Want to discover the secret to positive thinking?

Experts say it isn’t so much what happens to us which matters but how we respond to it. Here’s how to stay positive!

‘Thoughts are like seeds. As are my thoughts, so will be my attitude and behaviour. Therefore my focus shouldn’t be so much on wrong behaviour as on the thinking which causes it.’ D Janki

Did you know that negative beliefs are the number one block to maintaining thriving health and well-being? 
Negative beliefs are not supportive and can hold you back in so many ways. What helps is knowing a bit about how beliefs work and how to put into practice tools and techniques that will help dismantle your limiting beliefs in a constructive way.

One method, which is probably one of the most widely used therapies in the world, is the rational emotive behavioural therapy (REBT) pioneered in the 1950s by psychologist Dr Albert Ellis. REBT is a practical approach to challenging beliefs using the power of our cognitive and writing skills.

Challenging your beliefs before you write will help you really tap into your inner creative resources. Negative beliefs left untapped have enormous potential to sabotage any attempts you may make in moving and progressing your writing in a productive and positive way.

Imagine your beliefs as a pair of glasses. When you wear one particular pair of glasses you see life and events from your life in a particular light. Through these lenses, no matter what is happening, you see what you view as good and positive. But through another set of glasses, the view can be far from rosy. In fact, everything is distorted with a particular meaning, which renders us powerless over our circumstances.

It’s the view of our events that can cause us harm rather than the event itself. Dr Ellis created the ABCDE model to show how our beliefs impact on our emotional responses and behaviours.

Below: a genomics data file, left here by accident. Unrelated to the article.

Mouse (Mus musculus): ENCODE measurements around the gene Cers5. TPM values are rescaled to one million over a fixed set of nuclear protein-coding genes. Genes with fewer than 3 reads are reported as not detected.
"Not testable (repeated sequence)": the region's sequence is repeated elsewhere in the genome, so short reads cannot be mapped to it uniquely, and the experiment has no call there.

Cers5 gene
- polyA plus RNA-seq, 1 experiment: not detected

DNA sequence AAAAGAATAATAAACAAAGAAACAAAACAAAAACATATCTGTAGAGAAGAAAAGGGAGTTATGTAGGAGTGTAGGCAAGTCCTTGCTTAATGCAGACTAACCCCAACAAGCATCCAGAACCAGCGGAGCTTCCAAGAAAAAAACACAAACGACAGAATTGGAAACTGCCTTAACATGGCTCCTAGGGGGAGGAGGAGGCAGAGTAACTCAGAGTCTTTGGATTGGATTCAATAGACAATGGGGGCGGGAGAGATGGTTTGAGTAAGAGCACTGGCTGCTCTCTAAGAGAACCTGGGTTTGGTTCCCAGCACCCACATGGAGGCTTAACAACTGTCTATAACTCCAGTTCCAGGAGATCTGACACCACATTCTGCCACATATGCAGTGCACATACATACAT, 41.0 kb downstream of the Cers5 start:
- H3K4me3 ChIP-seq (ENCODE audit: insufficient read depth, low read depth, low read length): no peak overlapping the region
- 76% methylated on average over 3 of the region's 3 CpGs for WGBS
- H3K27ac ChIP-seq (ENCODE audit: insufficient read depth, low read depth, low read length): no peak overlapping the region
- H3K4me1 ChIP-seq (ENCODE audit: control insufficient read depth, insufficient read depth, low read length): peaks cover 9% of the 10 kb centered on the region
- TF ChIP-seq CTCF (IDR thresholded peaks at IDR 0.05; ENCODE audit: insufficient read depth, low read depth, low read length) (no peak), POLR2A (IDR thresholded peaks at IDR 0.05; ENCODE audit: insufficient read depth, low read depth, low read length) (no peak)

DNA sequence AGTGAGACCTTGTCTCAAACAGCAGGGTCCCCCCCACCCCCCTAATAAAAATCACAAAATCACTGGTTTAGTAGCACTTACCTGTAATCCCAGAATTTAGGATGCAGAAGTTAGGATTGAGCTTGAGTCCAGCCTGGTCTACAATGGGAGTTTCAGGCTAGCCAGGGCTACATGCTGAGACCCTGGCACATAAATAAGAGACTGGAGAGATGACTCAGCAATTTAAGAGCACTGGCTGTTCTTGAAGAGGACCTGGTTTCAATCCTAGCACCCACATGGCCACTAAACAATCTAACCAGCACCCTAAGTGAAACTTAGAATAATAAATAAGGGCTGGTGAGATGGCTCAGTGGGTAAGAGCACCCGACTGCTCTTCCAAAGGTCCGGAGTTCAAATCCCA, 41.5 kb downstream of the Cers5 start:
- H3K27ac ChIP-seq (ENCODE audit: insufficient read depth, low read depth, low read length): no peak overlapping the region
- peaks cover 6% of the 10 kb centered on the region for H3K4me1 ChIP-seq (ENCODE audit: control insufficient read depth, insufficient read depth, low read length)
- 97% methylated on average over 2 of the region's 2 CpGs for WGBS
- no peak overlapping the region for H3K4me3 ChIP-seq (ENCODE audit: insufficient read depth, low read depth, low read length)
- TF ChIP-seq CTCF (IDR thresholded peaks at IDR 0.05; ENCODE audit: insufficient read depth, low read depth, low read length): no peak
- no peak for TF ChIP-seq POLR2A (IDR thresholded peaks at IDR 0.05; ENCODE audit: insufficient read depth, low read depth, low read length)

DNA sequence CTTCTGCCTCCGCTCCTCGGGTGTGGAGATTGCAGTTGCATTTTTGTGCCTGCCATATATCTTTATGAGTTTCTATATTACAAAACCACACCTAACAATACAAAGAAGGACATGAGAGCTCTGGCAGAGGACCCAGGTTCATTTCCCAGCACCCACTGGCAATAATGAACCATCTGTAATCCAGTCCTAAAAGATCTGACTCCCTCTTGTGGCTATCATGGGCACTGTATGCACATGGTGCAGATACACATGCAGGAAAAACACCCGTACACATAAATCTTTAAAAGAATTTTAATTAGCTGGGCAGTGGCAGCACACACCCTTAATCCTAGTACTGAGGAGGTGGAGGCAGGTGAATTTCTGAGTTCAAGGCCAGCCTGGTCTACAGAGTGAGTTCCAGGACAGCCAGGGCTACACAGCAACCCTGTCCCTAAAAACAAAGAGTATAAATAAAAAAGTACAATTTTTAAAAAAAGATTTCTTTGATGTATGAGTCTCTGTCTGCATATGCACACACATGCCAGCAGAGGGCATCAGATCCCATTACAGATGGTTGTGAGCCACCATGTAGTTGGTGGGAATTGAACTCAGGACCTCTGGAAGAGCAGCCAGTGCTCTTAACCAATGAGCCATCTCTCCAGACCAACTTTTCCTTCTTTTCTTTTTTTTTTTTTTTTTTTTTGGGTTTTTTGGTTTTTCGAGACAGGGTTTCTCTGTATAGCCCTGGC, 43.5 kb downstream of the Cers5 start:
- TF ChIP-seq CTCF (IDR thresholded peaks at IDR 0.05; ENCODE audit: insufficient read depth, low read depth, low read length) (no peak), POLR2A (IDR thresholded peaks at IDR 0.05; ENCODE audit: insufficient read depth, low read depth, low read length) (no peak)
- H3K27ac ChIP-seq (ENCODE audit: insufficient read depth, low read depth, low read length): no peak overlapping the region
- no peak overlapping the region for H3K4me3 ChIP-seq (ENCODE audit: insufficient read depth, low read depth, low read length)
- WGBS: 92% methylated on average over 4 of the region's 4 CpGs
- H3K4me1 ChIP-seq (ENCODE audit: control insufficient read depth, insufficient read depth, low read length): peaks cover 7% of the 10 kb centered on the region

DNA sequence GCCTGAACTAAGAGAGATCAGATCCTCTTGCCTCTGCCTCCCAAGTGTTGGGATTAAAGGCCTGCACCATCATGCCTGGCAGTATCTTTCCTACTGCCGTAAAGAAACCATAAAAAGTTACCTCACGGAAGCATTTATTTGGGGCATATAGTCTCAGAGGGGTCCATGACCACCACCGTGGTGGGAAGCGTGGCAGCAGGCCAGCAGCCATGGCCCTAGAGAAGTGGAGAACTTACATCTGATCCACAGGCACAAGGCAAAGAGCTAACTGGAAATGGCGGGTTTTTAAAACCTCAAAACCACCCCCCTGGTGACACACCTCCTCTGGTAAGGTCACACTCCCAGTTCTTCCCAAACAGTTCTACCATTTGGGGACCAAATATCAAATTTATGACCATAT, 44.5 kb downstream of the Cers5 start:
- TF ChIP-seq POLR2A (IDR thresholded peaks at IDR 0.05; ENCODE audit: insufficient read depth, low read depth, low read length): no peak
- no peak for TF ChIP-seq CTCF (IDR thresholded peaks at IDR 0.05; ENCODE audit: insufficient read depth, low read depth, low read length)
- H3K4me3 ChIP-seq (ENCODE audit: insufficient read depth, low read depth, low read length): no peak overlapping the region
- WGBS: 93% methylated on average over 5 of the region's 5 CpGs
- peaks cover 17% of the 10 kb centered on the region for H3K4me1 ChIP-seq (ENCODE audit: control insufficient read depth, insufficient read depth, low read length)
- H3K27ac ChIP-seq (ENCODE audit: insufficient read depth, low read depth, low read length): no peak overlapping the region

The ABCDE model

Grab your pen and notebook, and work through the steps of the ABCDE model:

 A stands for the Activation or event that was the original or key event where you first adopted this belief.

 B stands for the Belief you have as a result of your interpretation of the event. What was your interpretation of the event and what belief did you come away with?

 C highlights the Consequences and impact this particular belief now has on your life, through your habits, thoughts about yourself and behaviours. A doesn’t cause C; it’s B that causes C, and this is where the work needs to be done.

 D is where you examine the belief much more closely and identify even the smallest of evidence that Denies, Disputes or Disagrees with your belief. It challenges what you believe to be true.

 E stands for the Effects and how you now feel as a result of changing or shifting your beliefs, as well as identifying how it feels to gain a different perspective of the old belief.

A final question to complete the model would be to ask yourself: ‘What is available to me now that I no longer hold onto this belief?’.

It’s important to see your responses in writing rather than just mulling them over in your head. Dr Ellis believes that the real work lies in the recognition that we don’t need to cling to our irrational beliefs – but it takes practice, practice and practice. Changing your beliefs is a powerful catalyst in changing the outcome: recognising that shit happens but how we view the event is what makes the difference.

Everyone has his or her good points; and weak points lead us to embed and embody self-acceptance. REBT is an easy tool to reduce emotional pain.

It may not get rid of all of your negative beliefs, but it can significantly reduce the frequency with which you allow your irrational beliefs to drive your behaviour.

Ready to make a positive change? Start today!

What are your best tips for being positive (even when everything seems to be going wrong). Join the conversation below…